The disaster drill is required every three years and the scenario changes to test each agency’s preparedness. This year’s simulation included passengers with various injuries and a seriously injured emergency responder.
(TNS) — The front landing gear of the aircraft buckled as it approached the tarmac, causing it to flip on its side when it touched the ground. That was the simulated scenario that unfolded at the Joslin Field, Magic Valley Regional Airport Monday morning.
The Twin Falls Fire Department, Magic Valley Paramedics and other first responders conducted the emergency response drill.
The emergency drill is required every three years and the scenario changes to test the preparedness of each agency. This year the simulation included passengers who had varying degrees of injury and an emergency responder who had been seriously injured. A shuttle bus stood in for the plane that tipped over for the simulation.
“There’s a lot of agencies involved and they need to know how to work together,” city spokesman Joshua Palmer said. “It’s a well-orchestrated ballet at the end of the day.”
Participants from each organization and volunteers who posed as victims meet afterward to discuss what went well and what needs improvement. Suggestions help determine where more training and better coordination is needed.
“We’re blessed that we don’t live in a metropolitan area and that we’re a smaller community,” Jackie Frey, director of the Twin Falls County Office of Emergency Management, said. “It gives us the chance to review where our strengths and areas of concern are so we can build on them.”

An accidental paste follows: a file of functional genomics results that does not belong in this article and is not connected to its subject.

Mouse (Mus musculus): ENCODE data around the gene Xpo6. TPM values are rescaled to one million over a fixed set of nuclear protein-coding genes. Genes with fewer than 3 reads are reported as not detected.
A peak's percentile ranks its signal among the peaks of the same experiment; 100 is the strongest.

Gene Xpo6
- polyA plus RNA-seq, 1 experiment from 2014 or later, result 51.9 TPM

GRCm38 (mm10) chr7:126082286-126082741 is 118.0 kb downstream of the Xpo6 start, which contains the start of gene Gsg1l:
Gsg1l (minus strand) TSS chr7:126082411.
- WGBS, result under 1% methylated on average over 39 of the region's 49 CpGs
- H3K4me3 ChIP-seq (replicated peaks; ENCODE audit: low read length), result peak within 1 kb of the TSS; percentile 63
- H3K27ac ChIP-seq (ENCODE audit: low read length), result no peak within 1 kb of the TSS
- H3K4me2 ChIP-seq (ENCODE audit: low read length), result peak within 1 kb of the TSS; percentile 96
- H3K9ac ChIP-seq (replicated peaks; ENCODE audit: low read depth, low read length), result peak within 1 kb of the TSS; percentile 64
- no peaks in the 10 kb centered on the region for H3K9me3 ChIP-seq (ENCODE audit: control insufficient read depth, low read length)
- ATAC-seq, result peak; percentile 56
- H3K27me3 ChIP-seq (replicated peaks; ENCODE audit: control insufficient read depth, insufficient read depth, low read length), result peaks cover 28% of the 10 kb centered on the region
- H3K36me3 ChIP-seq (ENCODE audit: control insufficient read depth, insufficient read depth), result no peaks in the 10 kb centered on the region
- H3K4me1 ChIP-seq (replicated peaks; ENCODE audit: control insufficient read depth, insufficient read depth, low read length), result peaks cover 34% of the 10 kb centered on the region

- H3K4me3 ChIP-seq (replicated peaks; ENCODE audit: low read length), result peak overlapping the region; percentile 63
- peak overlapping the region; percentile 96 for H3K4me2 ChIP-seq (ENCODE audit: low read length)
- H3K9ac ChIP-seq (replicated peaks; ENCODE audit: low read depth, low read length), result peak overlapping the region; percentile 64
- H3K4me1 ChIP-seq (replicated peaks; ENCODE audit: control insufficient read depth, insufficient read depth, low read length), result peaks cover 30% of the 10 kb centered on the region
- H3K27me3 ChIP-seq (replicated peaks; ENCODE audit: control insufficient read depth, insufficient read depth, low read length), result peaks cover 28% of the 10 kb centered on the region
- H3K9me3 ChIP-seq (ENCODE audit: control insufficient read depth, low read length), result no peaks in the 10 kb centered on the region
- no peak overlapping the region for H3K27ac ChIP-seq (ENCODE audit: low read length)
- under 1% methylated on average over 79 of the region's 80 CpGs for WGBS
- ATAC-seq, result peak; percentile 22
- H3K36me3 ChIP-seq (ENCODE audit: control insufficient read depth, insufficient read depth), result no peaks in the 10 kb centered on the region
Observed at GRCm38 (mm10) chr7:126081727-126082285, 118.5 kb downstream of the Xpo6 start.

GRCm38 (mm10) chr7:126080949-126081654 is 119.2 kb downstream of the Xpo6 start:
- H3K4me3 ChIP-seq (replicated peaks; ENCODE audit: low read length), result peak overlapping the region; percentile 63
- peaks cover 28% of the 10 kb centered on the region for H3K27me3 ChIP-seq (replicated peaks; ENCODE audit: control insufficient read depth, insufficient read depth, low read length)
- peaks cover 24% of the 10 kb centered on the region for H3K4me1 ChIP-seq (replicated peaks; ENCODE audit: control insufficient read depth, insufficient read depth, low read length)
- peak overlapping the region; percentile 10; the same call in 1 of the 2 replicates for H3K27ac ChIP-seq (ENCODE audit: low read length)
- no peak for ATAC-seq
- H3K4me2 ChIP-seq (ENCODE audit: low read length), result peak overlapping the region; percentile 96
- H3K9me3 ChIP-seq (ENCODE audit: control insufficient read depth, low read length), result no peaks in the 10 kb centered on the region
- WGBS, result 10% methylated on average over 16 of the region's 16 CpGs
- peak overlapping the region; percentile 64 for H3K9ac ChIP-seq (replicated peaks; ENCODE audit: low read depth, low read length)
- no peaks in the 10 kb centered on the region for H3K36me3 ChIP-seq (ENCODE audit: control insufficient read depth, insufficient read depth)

Airport officials routinely meet with emergency response groups to discuss safety matters, such as evacuations and hostage situations, and how responses to certain events can be improved, airport director Bill Carberry said.
Carberry said that there was a consensus among agencies at the post-drill discussion that the participants got a lot out of the exercise. Something the airports and responders continuously work on is communication between parties.
“We always work on improving communication. It’s one thing that’s critical. That’s part of the nature of these types of situations,” Carberry said. “There’s a lot of information to pass around.”
Frey, who has been in her role for 22 years, said that it is important to know as much about the crisis responders as possible in order to be able to control a situation, decide where to take action and manage resources.
“Really the key is, if you don’t know who your partners are, their role, their responsibilities, then you don’t know how to manage this,” Frey said.
Megan Taros is a Times-News reporter and Report for America corps member covering the Magic Valley's Hispanic community and Jerome County. You can support her work by donating to Report for America at http://bit.ly/supportRFA.
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